Springtails in my Compost Bin!

Dear Martin

My compost bin has become infested with tiny white bugs, no more that 2mm long. I've had a good look around on the web and I'm pretty sure they are springtails.

There seems to be a lot of conflicting information out there about springtails. Some say they are a pest and will feed on the roots of young plants and seedlings and should be avoided at all costs. Other say that they are a beneficial part of the eco-system feeding only on rotting organic matter, aiding the composting process, helping to retain nitrogen and even keeping fungal disease in check.
What do you think? Are they good for my compost bin or not?


Dear Pete

Many thanks for your recent enquiry concerning the presence of springtails in your compost bin. Their potential for causing plant damage in the garden is most certainly a grey area as many different species of springtail exist; most will happily feed on dead plant material and fungal spores so are a real benefit to any compost heap, but there are a few types which can cause problems to young vegetable and ornamental plants.
It’s the garden springtail which gives the insect a bad name in the garden as they will feed on the leaves of young bean, lettuce and tomato plants along with chrysanthemums and conifers but the effect of springtail damage can easily be countered by improving drainage and regular soil cultivation – springtails love wet conditions and this technique can be partly use to reduce numbers in the compost heap.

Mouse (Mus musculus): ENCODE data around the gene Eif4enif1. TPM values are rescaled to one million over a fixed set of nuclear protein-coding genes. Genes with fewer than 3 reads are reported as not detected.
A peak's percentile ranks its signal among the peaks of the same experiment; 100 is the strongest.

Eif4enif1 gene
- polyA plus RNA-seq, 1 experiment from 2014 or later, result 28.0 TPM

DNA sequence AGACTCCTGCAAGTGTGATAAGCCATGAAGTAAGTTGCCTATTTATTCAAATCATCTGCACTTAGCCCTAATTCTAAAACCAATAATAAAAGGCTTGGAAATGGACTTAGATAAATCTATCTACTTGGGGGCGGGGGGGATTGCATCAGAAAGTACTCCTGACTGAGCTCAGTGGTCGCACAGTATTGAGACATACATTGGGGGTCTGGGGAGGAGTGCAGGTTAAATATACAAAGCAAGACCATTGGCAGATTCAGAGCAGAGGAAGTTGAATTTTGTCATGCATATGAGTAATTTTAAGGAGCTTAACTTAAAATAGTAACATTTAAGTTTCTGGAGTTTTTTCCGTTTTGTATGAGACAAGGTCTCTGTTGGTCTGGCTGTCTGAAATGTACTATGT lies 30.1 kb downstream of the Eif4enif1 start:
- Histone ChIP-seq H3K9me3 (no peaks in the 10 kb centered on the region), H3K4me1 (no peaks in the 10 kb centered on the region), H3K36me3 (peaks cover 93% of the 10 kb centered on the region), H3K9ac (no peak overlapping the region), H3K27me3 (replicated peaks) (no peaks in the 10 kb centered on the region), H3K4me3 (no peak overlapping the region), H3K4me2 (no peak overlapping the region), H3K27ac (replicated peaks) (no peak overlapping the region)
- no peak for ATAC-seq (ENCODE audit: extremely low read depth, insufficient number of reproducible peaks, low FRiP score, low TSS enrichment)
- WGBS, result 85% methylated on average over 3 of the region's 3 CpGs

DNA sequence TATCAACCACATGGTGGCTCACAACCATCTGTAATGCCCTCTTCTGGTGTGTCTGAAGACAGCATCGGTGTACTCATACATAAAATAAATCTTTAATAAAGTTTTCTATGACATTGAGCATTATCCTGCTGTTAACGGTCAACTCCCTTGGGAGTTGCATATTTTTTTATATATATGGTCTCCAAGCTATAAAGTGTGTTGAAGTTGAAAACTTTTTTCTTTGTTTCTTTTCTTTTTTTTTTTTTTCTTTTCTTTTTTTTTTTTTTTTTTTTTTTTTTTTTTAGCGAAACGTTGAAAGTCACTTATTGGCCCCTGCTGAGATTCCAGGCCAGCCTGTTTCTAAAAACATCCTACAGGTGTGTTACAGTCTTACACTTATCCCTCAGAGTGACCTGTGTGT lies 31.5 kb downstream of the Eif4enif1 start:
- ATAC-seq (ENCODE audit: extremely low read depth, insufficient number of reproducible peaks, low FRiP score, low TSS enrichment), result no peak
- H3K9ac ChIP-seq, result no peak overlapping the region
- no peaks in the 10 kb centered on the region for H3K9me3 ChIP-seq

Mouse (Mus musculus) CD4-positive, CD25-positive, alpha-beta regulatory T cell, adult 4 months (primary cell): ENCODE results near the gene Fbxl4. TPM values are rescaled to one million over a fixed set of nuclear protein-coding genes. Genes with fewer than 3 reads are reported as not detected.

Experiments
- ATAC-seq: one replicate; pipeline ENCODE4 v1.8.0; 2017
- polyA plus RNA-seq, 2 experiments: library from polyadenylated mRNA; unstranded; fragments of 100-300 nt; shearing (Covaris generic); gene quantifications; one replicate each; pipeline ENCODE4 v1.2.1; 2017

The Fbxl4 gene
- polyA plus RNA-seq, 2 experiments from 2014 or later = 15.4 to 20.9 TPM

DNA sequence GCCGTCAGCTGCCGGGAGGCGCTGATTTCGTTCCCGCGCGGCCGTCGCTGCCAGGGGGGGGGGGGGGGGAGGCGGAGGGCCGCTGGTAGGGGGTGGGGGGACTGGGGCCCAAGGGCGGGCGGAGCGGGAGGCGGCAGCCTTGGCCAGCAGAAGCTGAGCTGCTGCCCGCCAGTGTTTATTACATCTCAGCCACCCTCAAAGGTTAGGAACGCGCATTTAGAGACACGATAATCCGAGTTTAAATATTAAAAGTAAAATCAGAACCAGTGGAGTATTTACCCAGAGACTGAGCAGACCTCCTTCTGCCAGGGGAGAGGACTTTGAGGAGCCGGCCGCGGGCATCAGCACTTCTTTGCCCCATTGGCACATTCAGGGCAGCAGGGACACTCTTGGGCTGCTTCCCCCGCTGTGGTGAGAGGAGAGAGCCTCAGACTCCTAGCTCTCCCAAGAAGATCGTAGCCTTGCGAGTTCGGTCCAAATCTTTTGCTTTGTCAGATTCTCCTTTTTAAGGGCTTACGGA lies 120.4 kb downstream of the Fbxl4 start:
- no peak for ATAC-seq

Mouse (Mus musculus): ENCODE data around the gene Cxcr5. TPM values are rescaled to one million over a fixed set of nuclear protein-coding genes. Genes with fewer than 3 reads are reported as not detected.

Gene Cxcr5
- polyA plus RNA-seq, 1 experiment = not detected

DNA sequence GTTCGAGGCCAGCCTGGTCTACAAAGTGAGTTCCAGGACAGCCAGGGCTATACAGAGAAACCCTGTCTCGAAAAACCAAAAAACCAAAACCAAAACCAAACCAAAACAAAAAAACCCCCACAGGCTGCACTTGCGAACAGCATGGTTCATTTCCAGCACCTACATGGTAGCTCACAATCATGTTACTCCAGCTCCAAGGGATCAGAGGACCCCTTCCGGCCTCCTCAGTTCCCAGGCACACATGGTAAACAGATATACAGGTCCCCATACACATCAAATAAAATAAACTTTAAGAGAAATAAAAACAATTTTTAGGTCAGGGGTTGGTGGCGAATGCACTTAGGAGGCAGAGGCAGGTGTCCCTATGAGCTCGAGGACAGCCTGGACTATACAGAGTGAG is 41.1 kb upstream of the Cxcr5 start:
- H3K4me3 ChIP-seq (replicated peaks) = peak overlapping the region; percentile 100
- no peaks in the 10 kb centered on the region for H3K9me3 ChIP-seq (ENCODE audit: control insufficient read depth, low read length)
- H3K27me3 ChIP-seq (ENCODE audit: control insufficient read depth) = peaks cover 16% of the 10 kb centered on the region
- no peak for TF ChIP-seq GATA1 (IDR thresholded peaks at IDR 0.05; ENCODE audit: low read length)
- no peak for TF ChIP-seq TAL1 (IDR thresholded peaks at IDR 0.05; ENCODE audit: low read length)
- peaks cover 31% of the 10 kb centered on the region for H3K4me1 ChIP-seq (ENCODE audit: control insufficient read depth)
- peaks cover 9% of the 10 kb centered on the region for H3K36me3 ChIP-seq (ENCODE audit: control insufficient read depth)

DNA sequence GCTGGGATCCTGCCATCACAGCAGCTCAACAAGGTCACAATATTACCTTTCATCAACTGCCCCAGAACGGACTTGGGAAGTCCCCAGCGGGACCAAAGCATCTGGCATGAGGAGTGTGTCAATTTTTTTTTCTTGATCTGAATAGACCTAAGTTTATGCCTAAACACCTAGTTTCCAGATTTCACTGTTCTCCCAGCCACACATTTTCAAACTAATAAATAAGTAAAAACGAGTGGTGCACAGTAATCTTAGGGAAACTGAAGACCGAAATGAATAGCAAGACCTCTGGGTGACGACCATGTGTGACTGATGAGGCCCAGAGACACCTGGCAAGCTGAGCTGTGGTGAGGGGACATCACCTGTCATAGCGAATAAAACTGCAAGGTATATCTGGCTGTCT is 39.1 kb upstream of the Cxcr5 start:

There are reports that the aggressive predatory mite used in the control of sciarid fly, Hypoaspis miles, will happily feed on springtail larvae in the soil and the Fungus Fly Killer we supply, which consists of the nematode Steinernema feltiae, will also give a degree of control. This information can be kept in the locker should the springtails start to make a nuisance of themselves!  On balance, I really wouldn’t be too concerned about the springtails in your bin as springtails are only likely to be a minor garden pest at worst and control, as we’ve seen above, is relatively simple and effective.

I do hope the above information proves to be of help and my advice would be to let the springtails continue to enrich your compost and deal with any secondary problems if they occur.